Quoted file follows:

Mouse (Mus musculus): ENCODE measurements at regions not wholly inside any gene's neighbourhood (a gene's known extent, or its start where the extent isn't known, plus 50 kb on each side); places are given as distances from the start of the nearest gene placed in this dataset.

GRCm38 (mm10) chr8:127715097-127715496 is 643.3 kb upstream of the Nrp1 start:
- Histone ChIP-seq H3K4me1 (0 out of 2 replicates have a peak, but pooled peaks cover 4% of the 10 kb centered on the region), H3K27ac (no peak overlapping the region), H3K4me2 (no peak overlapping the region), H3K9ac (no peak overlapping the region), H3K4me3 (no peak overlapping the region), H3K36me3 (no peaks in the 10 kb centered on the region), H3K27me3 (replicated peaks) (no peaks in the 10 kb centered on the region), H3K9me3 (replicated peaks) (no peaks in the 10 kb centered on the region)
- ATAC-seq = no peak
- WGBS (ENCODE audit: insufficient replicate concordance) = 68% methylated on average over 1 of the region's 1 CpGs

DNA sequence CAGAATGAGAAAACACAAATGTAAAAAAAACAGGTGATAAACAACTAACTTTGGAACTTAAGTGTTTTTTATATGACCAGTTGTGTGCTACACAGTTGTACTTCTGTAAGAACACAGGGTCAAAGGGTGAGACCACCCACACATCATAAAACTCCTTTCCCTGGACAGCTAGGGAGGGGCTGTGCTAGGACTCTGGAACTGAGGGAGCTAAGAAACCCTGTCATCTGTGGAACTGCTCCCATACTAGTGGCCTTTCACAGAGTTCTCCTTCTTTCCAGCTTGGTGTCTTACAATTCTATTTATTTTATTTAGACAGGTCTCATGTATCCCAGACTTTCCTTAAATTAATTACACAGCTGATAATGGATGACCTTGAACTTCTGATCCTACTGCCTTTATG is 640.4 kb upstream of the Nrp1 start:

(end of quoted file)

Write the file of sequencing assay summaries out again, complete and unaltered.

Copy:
Mouse (Mus musculus): ENCODE measurements at regions not wholly inside any gene's neighbourhood (a gene's known extent, or its start where the extent isn't known, plus 50 kb on each side); places are given as distances from the start of the nearest gene placed in this dataset.

GRCm38 (mm10) chr8:127715097-127715496 is 643.3 kb upstream of the Nrp1 start:
- Histone ChIP-seq H3K4me1 (0 out of 2 replicates have a peak, but pooled peaks cover 4% of the 10 kb centered on the region), H3K27ac (no peak overlapping the region), H3K4me2 (no peak overlapping the region), H3K9ac (no peak overlapping the region), H3K4me3 (no peak overlapping the region), H3K36me3 (no peaks in the 10 kb centered on the region), H3K27me3 (replicated peaks) (no peaks in the 10 kb centered on the region), H3K9me3 (replicated peaks) (no peaks in the 10 kb centered on the region)
- ATAC-seq = no peak
- WGBS (ENCODE audit: insufficient replicate concordance) = 68% methylated on average over 1 of the region's 1 CpGs

DNA sequence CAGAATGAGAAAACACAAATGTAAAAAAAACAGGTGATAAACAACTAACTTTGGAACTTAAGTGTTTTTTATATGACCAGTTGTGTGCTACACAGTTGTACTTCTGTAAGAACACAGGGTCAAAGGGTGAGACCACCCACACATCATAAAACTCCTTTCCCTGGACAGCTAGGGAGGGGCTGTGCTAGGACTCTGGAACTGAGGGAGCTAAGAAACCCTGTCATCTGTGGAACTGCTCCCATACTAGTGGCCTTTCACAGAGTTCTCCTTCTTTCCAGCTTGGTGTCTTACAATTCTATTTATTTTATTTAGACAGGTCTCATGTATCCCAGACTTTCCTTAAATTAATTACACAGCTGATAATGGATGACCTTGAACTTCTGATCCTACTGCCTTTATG is 640.4 kb upstream of the Nrp1 start: